When parents spend hours poring over baby name books they may imagine that their choice will have a major impact on their child’s life. But do names make a difference? Two recent books put this idea under the microscope.
Choosing a name for a child is complicated. Not only should it sound right with the family name but future nicknames – good and bad – need to be taken into consideration. A name might honour a favourite grandparent, but it will also have a forgotten meaning to be unearthed in books, and dubious modern associations to be checked on Google.
Dalton Conley and his wife, Natalie Jeremijenko, were halfway through this pleasant but painstaking process when their baby girl was born, two months premature.
“We had narrowed down the selections to a bunch of E- names, but we couldn’t ultimately decide,” says Conley, who lives in New York. “Then we came up with the idea of, ‘Let’s just constrain the first degree of freedom. Let’s just give her the first letter and then she can decide when she’s old enough what it stands for.'”
And so, E was born. Now 16, she hasn’t yet felt the need to extend her first name. “I think once you’re given a name, you get used to it – it’s part of you,” she says. E’s little brother, meanwhile, Yo Xing Heyno Augustus Eisner Alexander Weiser Knuckles, did take up his parents’ offer to change his name. He added the Heyno and Knuckles when he was four, and his parents made the changes official.
Over the last 70 years, researchers have tried to gauge the effect on an individual of having an unusual name. It is thought that our identity is partly shaped by the way we are treated by other people – a concept psychologists call the “looking-glass self” – and our name has the potential to colour our interactions with society. Early studies found that men with uncommon first names were more likely to drop out of school and be lonely later in life. One study found that psychiatric patients with more unusual names tended to be more disturbed.
But more recent work has presented a mixed picture. Richard Zweigenhaft, a psychologist at Guilford College in the US, pointed out that wealthy, oddly-named Americans are more likely to find themselves in Who’s Who. He found no consistent bad effects of having a strange name, but noted that both common and unusual names are sometimes deemed desirable.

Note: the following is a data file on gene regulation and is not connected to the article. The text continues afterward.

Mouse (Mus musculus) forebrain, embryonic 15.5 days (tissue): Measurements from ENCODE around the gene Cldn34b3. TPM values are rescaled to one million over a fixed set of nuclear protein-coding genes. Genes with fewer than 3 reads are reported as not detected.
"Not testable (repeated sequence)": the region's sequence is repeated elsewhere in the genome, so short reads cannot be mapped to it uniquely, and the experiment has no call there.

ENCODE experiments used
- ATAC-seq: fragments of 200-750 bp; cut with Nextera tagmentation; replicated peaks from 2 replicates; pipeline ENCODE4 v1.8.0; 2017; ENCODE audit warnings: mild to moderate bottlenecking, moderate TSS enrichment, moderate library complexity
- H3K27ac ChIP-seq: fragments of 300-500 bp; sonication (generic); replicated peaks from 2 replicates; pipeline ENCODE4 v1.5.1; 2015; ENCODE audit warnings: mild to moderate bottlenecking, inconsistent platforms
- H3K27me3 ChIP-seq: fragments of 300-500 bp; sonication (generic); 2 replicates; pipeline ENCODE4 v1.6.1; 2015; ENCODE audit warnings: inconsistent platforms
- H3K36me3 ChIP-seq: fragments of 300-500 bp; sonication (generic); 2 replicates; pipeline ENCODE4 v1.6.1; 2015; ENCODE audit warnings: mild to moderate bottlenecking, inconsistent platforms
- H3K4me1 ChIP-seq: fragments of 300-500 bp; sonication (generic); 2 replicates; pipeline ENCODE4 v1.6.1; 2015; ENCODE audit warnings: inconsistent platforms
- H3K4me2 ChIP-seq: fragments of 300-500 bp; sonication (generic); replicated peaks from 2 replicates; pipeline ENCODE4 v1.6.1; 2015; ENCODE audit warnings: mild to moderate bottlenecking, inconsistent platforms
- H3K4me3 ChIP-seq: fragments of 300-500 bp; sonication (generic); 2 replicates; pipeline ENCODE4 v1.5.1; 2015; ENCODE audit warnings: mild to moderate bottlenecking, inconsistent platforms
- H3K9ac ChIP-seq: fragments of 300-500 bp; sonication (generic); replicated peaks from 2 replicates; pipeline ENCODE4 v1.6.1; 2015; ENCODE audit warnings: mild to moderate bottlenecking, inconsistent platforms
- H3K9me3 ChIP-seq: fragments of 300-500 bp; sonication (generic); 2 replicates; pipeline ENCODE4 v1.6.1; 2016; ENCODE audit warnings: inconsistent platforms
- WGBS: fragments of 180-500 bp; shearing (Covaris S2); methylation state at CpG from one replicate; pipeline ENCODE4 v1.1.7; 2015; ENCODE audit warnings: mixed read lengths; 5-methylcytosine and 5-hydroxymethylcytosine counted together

Conley, who is a sociologist at New York University, says that children with unusual names may learn impulse control because they may be teased or get used to people asking about their names. “They actually benefit from that experience by learning to control their emotions or their impulses, which is of course a great skill for success.”
But for the main part, he says, the effect of a name on its bearer rarely amounts to more than the effect of being raised by parents who would choose such a name.
A similar conclusion is reached by Gregory Clark, the economist behind the book The Son Also Rises: Surnames and the History of Social Mobility. Although the main focus of his research is family names, Clark has looked at first names too – specifically, the names of 14,449 freshmen students attending the elite University of Oxford between 2008-2013. By contrasting the incidence of first names in the Oxford sample with their incidence among the general population (of the same age), he calculated the probability, relative to average, that a person given a particular name would go to Oxford. (For the purposes of his research he excluded students with non-English or Welsh surnames.)